My husband and I are separated right now and I have no idea whether or not we’ll get back together. Our story is too complicated to explain for your column, but my question is more about how I respond to my kids. It seems they are feeling responsible for keeping us together, happy, and so on. My kids are between the ages of 4 and 17. They obviously all understand things differently based on their ages, but it seems all of them, in their own ways, feel like they need to do something to fix our marriage. I don’t want them to feel responsible, but I don’t know how to prevent them from feeling this way. They say things to me and to my husband at different times, which puts pressure on me to feel like I’ve got to now deal with them and my marriage at the same time. It’s very stressful. I don’t know what to do to help them back off and let us work things out on our own.
The pressure you feel from your kids won’t go away for a long time, especially if things between you and your husband remain in limbo. They’re not doing anything wrong. They depend on you and your husband to create a secure base for them, and they are going to do everything in their power to stabilize it.
Even though the older children might be less reactive to the separation, recognize they will still be feeling anxious and uncertain about the future. Elizabeth Marquardt, author of “Between Two Worlds: The Inner Lives of Children of Divorce,” found in her study of more than 1,500 young adults whose parents divorced when they were younger, that they had complex emotional reactions to their parents’ divorces that were often overlooked. She said that her research led her to conclude that there is no such thing as a “good divorce.” Even though divorce may be necessary in some cases, the impact on children is still painful, as they are caught between the two worlds of their parents.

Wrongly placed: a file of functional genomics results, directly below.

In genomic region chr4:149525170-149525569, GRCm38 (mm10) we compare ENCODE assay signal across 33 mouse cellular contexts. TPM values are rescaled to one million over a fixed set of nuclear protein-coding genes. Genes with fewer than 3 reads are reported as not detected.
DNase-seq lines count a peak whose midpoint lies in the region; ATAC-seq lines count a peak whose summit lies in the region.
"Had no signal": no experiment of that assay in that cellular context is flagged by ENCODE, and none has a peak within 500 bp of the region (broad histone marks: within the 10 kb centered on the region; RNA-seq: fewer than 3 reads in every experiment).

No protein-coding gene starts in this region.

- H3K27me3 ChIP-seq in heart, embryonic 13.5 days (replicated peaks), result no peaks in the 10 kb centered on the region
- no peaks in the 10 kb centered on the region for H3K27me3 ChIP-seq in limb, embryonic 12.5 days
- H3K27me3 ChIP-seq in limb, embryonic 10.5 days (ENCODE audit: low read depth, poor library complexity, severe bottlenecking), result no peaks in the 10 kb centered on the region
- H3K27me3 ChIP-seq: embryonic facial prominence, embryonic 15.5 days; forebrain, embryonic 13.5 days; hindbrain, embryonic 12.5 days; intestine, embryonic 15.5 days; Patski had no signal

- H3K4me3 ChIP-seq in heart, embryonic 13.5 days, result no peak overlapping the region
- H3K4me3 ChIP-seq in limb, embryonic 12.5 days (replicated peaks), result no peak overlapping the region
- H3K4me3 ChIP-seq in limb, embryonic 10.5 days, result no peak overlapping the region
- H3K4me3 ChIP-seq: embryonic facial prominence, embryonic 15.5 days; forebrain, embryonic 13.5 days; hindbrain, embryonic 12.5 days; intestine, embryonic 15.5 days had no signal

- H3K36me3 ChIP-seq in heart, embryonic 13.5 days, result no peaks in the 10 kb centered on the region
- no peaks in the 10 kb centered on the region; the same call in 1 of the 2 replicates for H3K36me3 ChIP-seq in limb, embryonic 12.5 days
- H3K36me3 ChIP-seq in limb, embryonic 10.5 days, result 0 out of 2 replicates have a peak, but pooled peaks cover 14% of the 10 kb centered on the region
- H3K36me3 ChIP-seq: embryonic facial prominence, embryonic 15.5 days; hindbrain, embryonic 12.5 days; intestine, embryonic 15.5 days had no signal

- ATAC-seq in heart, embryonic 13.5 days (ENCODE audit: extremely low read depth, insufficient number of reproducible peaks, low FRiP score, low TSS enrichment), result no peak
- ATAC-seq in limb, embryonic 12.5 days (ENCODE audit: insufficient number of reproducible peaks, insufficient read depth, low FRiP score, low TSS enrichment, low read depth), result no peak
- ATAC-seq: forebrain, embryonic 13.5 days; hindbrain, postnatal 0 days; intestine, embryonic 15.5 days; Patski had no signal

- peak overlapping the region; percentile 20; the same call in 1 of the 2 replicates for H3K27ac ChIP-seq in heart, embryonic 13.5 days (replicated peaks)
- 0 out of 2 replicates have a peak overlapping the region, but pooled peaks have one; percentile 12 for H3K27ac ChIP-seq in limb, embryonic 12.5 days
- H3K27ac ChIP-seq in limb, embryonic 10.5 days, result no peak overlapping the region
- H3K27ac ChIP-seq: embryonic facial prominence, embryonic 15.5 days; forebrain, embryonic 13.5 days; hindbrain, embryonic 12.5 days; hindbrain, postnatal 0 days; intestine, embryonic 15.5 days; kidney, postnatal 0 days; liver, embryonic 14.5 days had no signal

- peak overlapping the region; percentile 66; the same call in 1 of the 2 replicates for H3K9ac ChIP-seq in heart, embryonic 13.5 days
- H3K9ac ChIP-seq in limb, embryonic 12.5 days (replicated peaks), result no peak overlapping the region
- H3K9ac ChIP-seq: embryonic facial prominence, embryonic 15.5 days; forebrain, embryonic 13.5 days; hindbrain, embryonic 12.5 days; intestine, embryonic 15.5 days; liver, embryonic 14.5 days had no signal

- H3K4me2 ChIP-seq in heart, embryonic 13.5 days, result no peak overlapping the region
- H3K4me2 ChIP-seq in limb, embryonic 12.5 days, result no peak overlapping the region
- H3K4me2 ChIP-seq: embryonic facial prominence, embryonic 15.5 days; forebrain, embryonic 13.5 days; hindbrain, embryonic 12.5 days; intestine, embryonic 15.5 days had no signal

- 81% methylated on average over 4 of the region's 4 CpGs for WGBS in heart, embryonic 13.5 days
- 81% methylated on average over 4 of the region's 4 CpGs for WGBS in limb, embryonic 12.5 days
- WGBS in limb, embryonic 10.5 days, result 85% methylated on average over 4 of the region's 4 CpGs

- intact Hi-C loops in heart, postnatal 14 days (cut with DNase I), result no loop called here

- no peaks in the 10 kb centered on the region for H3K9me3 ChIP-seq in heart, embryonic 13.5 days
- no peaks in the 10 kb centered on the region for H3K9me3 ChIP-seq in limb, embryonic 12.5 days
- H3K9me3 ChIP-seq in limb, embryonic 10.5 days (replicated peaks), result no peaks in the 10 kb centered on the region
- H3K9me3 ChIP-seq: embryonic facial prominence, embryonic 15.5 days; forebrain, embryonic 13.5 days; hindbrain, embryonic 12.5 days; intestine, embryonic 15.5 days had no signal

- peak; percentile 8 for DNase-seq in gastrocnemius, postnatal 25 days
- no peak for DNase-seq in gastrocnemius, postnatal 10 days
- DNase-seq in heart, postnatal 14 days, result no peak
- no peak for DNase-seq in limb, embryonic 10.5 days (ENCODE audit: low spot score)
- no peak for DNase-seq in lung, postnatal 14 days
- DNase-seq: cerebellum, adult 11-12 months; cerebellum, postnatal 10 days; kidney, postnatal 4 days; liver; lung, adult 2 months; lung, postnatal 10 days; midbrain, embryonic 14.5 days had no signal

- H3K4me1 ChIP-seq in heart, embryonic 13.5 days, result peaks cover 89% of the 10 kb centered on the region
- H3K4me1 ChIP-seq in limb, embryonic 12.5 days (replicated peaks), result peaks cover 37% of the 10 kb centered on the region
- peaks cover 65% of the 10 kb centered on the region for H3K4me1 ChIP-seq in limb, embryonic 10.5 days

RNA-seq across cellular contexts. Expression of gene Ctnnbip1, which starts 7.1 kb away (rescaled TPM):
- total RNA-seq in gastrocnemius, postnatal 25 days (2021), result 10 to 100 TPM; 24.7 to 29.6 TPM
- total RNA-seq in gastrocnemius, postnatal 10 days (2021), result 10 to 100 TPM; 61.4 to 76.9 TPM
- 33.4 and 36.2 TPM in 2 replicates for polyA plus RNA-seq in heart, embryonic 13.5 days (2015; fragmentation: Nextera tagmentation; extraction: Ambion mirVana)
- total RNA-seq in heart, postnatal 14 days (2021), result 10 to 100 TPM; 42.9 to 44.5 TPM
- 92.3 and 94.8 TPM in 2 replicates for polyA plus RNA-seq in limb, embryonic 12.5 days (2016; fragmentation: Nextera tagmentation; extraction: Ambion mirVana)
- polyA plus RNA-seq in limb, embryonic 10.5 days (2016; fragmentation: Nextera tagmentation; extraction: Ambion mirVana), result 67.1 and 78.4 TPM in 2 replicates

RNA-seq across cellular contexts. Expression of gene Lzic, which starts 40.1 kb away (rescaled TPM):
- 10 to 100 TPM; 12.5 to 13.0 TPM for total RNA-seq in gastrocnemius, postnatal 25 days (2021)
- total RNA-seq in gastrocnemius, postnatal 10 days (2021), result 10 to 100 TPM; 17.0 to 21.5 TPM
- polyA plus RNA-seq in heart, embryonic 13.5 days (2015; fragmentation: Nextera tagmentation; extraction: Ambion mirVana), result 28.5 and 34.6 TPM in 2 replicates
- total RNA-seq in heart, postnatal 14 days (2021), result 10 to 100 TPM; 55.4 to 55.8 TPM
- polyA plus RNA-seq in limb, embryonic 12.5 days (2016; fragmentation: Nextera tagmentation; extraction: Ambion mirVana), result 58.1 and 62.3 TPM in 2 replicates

Instead of trying to help your children stop worrying about your marriage, I recommend you enter their emotional world to better understand what this is like for them. Even though you have difficult things to figure out with your husband, you can still offer understanding, validation, and support to your distressed children.
As you take time to understand their concerns, fears, and worries, you’ll most likely find their efforts to fix your marriage will decrease. Your children are completely dependent and powerless on the two of you, so the more you can connect to their uncertain world, the safer they’ll feel in your home.
It’s common for separated parents to spend all of their energy on trying to figure things out between themselves instead of balancing the emotional needs of the children. Your children aren’t only reacting to the potential loss of their family. They’re also reacting to the current loss of time and attention from their distressed parents. Elder Dallin H. Oaks taught that “In most marital contests the contending parents should give much greater weight to the interests of the children.”[i] Even though you and your husband are at odds about your marriage, you can still be united in emotionally supporting your children through this difficult time. If your husband won’t work with you on focusing on the emotional needs of the children, they can still count on you to do so.